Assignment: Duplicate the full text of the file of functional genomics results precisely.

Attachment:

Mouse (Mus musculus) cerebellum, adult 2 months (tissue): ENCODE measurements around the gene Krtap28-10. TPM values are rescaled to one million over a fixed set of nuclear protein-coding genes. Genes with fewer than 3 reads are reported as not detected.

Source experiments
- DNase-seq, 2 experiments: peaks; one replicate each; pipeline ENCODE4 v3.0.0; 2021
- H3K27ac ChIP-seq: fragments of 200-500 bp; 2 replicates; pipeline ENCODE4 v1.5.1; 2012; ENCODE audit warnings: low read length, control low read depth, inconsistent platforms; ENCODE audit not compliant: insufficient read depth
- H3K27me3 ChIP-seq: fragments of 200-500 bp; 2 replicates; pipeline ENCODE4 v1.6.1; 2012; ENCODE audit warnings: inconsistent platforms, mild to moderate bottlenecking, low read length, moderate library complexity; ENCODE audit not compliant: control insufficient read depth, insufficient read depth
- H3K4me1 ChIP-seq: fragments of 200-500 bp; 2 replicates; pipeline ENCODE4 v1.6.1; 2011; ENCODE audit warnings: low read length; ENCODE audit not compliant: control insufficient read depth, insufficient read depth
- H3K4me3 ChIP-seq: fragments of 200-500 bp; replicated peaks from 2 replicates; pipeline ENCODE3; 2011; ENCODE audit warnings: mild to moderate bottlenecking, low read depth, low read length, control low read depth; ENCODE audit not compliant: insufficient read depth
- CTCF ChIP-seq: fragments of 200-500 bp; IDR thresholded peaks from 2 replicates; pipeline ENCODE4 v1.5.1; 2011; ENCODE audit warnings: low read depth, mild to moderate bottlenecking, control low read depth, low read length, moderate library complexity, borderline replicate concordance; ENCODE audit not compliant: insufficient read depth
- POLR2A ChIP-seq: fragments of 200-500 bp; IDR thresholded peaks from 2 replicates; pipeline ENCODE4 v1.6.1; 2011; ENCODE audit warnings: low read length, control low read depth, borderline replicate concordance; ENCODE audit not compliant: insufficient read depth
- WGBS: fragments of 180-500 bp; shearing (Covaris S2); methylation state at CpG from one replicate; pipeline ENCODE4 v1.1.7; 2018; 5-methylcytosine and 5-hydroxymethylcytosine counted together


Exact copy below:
Mouse (Mus musculus) cerebellum, adult 2 months (tissue): ENCODE measurements around the gene Krtap28-10. TPM values are rescaled to one million over a fixed set of nuclear protein-coding genes. Genes with fewer than 3 reads are reported as not detected.

Source experiments
- DNase-seq, 2 experiments: peaks; one replicate each; pipeline ENCODE4 v3.0.0; 2021
- H3K27ac ChIP-seq: fragments of 200-500 bp; 2 replicates; pipeline ENCODE4 v1.5.1; 2012; ENCODE audit warnings: low read length, control low read depth, inconsistent platforms; ENCODE audit not compliant: insufficient read depth
- H3K27me3 ChIP-seq: fragments of 200-500 bp; 2 replicates; pipeline ENCODE4 v1.6.1; 2012; ENCODE audit warnings: inconsistent platforms, mild to moderate bottlenecking, low read length, moderate library complexity; ENCODE audit not compliant: control insufficient read depth, insufficient read depth
- H3K4me1 ChIP-seq: fragments of 200-500 bp; 2 replicates; pipeline ENCODE4 v1.6.1; 2011; ENCODE audit warnings: low read length; ENCODE audit not compliant: control insufficient read depth, insufficient read depth
- H3K4me3 ChIP-seq: fragments of 200-500 bp; replicated peaks from 2 replicates; pipeline ENCODE3; 2011; ENCODE audit warnings: mild to moderate bottlenecking, low read depth, low read length, control low read depth; ENCODE audit not compliant: insufficient read depth
- CTCF ChIP-seq: fragments of 200-500 bp; IDR thresholded peaks from 2 replicates; pipeline ENCODE4 v1.5.1; 2011; ENCODE audit warnings: low read depth, mild to moderate bottlenecking, control low read depth, low read length, moderate library complexity, borderline replicate concordance; ENCODE audit not compliant: insufficient read depth
- POLR2A ChIP-seq: fragments of 200-500 bp; IDR thresholded peaks from 2 replicates; pipeline ENCODE4 v1.6.1; 2011; ENCODE audit warnings: low read length, control low read depth, borderline replicate concordance; ENCODE audit not compliant: insufficient read depth
- WGBS: fragments of 180-500 bp; shearing (Covaris S2); methylation state at CpG from one replicate; pipeline ENCODE4 v1.1.7; 2018; 5-methylcytosine and 5-hydroxymethylcytosine counted together